A: Samuel Beckett Pf: 1972, New York Pb: 1973 G: Monodrama in 1 act S: Darkened bare stage, indeterminate period C: 1m, 1fAt the back of a darkened stage, only a Mouth is visible. Downstage stands the Auditor, cloaked in black, who listens intently to the Mouth and three times raises his arms in a gesture of compassion. Even before and after the curtain, the Mouth is heard speaking. When the curtain rises, a flood of disjointed phrases become audible. In essence, the Mouth describes how she was born and lived an uneventful life. Perhaps because of some trauma, she is unable to speak. She is perhaps simple-minded. She finds herself in court at one point. Then at the age of 60 or 70, her mind starts to work differently (has she died?), and from being virtually mute, she is now unable to stop the ceaseless flow of words.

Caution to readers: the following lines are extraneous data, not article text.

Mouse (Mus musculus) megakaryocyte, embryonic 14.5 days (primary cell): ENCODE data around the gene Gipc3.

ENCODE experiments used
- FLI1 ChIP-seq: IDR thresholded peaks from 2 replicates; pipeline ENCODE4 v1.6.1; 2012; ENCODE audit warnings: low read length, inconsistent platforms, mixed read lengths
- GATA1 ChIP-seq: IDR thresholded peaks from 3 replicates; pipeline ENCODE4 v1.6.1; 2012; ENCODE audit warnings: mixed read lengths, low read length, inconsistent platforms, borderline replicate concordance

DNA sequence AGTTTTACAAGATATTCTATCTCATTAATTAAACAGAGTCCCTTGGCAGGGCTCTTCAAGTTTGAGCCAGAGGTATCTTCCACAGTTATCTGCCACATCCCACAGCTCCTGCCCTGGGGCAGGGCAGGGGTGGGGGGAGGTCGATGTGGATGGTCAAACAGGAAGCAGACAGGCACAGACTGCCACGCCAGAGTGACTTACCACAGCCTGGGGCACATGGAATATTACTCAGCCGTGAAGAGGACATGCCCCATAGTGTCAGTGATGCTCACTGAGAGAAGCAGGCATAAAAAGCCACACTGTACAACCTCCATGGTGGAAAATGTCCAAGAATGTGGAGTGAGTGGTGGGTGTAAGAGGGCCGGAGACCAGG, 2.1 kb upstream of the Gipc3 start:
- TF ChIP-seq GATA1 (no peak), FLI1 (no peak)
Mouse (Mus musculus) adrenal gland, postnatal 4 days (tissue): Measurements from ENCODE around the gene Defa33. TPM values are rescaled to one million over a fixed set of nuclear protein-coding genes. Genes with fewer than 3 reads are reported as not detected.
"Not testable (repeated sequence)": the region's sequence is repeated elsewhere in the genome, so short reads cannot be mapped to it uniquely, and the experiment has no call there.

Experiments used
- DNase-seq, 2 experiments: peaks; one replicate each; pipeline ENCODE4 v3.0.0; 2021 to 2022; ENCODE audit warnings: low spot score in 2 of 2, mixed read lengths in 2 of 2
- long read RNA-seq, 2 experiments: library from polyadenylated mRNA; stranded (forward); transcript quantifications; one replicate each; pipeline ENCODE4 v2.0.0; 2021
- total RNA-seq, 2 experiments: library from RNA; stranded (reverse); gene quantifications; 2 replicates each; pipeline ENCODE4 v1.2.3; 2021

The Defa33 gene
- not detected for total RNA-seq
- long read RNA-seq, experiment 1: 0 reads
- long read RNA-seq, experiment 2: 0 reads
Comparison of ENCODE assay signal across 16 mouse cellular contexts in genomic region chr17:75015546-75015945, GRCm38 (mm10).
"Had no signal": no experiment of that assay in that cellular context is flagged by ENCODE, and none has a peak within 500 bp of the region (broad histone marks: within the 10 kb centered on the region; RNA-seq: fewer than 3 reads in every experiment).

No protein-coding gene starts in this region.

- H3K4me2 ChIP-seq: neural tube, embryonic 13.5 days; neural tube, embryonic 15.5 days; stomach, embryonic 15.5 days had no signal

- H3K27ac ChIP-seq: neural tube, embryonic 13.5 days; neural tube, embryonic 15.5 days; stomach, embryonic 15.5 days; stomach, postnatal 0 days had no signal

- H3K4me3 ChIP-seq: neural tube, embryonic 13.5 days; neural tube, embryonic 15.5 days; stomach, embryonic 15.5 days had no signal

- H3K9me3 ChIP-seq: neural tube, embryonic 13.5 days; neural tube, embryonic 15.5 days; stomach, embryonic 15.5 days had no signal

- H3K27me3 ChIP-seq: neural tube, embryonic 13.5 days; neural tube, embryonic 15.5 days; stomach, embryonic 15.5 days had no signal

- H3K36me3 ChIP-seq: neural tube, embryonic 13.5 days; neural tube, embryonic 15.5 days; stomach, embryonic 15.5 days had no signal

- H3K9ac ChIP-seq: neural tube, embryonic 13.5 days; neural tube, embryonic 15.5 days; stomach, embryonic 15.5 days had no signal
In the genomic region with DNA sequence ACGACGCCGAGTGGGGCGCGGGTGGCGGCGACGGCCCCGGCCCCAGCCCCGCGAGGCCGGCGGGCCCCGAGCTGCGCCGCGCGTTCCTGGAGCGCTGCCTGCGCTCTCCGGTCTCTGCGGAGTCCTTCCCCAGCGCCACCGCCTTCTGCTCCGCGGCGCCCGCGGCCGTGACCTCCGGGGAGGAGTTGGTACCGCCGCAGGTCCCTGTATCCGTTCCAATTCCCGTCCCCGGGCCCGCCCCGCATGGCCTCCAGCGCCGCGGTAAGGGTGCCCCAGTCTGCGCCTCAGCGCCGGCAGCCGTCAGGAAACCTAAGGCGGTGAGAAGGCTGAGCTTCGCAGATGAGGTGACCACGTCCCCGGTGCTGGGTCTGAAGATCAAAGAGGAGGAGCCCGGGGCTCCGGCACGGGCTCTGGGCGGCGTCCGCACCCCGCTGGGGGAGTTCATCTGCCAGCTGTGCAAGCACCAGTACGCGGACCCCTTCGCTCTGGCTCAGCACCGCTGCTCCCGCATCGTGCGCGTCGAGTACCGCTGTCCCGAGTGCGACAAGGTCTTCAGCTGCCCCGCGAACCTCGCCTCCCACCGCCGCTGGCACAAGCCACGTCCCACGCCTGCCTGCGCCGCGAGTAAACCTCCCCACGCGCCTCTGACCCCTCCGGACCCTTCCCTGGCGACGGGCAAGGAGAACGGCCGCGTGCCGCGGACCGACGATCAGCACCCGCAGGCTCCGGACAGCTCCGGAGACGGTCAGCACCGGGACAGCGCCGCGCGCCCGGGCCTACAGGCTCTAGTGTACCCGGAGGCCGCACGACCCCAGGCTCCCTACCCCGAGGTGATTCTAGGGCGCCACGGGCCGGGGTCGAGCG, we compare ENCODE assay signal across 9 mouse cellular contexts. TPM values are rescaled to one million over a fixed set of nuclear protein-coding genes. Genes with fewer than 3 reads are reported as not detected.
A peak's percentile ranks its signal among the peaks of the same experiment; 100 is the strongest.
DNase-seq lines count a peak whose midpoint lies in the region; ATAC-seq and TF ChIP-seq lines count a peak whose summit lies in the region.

A: Samuel Beckett Pf: 1972, New York Pb: 1973 G: Monodrama in 1 act S: Darkened bare stage, indeterminate period C: 1m, 1f
Beckett was constantly pushing towards more and more abstraction in the theatre, a difficult task when faced with flesh-and-blood actors. In Happy Days and Play, he reduced the performer to a motionless head. Here he goes one stage further and offers only the mouth in this brief torrent of words.